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Teaching healthy eating habits

As all parents of toddlers quickly learn, teaching them healthy eating habits is an ongoing lesson. Between the challenges of tackling fussy eating and their discovery of independent thought (and the word 'no'!), making sure that they eat well can be a challenge. Here's how you can save the mealtime battles with your child:
Creating healthy eating tips

    A toddler's appetite is as inconsistent as their emotions. Today they'll eat anything, tomorrow, it's only square food! While this may well drive you nuts, it's also very normal. What you can do to help stabilise this behaviour is teach your toddler to understand their hunger levels.
    Nutritionists suggest you ask your child if they are hungry before serving a meal or snack so your child begins to make the link between feeling hungry and then eating.
    The Children's Hospital at Westmead, Sydney, points out that children are born with the ability to self-regulate food intake and safeguarding this ability is one of the biggest factors in preventing childhood obesity. So don't reprimand a child if they don't have an appetite or don't finish their meal, but do explain that an unfinished dinner means no dessert.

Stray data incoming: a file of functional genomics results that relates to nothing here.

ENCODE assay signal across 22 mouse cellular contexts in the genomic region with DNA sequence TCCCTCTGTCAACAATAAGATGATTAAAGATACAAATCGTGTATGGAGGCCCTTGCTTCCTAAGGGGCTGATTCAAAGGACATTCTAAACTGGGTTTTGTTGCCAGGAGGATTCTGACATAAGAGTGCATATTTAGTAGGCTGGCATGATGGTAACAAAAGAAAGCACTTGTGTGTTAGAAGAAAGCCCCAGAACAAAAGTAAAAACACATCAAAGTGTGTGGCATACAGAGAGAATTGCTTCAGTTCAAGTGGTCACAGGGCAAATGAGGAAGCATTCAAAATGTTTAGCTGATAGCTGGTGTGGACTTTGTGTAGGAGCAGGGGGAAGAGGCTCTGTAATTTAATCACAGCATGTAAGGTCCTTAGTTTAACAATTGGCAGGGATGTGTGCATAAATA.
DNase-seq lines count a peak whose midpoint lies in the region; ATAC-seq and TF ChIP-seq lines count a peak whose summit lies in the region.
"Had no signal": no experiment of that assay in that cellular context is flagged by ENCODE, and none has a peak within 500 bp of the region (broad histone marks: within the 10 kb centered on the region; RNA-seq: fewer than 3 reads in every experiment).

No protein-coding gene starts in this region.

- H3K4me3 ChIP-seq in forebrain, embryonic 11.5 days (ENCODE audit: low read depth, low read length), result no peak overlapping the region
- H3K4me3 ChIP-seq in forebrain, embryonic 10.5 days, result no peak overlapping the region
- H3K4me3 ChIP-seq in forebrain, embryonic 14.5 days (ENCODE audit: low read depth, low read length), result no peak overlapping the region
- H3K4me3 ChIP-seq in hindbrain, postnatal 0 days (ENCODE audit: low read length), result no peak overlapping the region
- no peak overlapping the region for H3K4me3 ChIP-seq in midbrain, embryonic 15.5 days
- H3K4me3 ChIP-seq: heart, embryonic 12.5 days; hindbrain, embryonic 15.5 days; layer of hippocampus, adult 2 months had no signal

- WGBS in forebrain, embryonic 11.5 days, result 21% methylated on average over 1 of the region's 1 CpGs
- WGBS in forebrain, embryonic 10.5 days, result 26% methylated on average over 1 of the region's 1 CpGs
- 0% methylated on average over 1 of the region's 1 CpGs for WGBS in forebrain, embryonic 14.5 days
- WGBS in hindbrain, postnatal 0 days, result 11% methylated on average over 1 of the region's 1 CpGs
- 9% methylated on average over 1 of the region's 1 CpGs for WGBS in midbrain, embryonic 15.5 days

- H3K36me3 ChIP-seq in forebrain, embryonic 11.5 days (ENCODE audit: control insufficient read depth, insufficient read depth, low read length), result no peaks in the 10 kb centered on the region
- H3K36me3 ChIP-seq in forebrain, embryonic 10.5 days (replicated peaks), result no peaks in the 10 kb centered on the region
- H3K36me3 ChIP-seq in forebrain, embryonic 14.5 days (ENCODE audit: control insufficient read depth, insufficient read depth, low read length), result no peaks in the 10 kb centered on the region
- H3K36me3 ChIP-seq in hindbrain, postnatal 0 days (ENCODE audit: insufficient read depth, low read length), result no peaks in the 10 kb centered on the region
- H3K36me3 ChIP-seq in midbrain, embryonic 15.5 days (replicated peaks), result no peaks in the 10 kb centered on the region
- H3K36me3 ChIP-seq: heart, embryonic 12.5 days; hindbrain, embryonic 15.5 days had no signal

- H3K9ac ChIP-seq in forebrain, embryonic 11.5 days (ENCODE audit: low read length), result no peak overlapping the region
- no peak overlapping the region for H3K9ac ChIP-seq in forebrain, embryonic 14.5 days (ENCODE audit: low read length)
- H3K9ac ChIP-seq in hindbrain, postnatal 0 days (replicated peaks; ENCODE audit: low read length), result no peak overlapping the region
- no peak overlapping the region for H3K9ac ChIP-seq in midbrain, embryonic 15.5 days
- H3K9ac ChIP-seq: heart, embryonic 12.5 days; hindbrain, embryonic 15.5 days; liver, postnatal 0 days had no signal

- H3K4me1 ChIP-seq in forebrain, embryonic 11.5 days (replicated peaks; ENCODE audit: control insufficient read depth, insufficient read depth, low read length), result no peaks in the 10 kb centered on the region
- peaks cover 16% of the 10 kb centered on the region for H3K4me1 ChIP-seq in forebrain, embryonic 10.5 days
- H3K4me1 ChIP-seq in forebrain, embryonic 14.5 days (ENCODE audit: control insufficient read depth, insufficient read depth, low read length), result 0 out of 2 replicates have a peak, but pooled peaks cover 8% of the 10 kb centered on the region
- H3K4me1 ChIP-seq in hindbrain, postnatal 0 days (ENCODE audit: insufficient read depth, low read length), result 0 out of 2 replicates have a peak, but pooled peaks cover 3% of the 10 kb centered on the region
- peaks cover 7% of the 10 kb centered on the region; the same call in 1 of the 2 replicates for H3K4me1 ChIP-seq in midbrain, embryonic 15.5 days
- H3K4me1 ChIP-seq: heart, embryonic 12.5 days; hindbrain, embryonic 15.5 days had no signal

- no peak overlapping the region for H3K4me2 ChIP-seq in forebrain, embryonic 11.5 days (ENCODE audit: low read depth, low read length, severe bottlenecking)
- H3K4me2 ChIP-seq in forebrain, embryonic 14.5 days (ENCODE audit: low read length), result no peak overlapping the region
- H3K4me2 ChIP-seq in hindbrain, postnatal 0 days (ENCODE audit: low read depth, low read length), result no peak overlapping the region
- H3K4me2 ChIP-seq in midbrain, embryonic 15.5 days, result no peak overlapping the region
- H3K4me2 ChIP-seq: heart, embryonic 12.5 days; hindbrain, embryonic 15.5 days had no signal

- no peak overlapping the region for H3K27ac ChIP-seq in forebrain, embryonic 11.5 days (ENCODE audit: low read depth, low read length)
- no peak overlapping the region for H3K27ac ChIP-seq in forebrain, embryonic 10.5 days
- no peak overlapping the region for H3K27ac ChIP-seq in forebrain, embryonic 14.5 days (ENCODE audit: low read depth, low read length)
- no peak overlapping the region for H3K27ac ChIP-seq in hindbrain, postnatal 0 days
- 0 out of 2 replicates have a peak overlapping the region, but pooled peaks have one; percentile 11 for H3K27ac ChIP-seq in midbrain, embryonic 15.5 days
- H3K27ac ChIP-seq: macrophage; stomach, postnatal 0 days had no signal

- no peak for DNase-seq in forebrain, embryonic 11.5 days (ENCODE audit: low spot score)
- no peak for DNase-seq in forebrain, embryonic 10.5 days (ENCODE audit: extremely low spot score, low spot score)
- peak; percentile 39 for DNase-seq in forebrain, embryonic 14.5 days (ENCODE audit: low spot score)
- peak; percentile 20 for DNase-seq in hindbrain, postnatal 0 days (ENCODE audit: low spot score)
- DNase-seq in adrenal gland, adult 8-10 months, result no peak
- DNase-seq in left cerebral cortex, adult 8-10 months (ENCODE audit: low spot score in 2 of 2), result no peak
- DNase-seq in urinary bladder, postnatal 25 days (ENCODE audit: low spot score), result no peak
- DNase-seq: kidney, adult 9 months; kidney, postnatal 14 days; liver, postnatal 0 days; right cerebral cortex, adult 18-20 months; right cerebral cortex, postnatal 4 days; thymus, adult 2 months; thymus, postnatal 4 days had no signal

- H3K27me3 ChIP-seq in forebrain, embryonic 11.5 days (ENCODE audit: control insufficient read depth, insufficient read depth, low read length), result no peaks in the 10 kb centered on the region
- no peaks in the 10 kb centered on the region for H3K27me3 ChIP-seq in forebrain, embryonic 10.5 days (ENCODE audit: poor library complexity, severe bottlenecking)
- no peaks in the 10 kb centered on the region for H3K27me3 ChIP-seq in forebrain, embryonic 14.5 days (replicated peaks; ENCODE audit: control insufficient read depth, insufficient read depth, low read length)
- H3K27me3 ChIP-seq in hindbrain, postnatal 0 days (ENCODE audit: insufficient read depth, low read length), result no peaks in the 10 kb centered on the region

If your child leaves their meal and you are worried they haven't eaten enough, put it aside and store appropriately so you can offer it later if your child comes asking for food.
    Don't give in to requests for different food. A toddler might also find it easier to cope with six small meals during the day rather than three bigger ones.
    A key nutrient toddlers need is EFA/DHA, the potent component of omega-3 fatty acids. Found in deep-sea oily fish such as salmon and tuna, these are essential for brain development, especially from birth to two years. And don't assume your child would never eat fish such as salmon.
    Once your child becomes familiar with a new food they may take to it. You can try introducing a new food by adding it to old favourites.
    Iron deficiency is common in children. They require three serves of lean red meat a week to get enough iron, which is essential for red blood cells to carry oxygen to every cell in the body. A lack of iron shows up as lethargy, poor concentration, recurring sickness and pale skin, particularly the undersides of eyes and nailbeds.
    Calcium is the nutrient children need lots of for strong teeth and bones. Kids should be given full-fat dairy until they are two years. After two years, the recommendation is for reduced-fat dairy products such as light milk, which is lower in fat but higher in calcium. Other calcium-rich food sources are nuts, seeds, tahini, leafy green vegetables and soft-boned fish such as sardines and anchovies.

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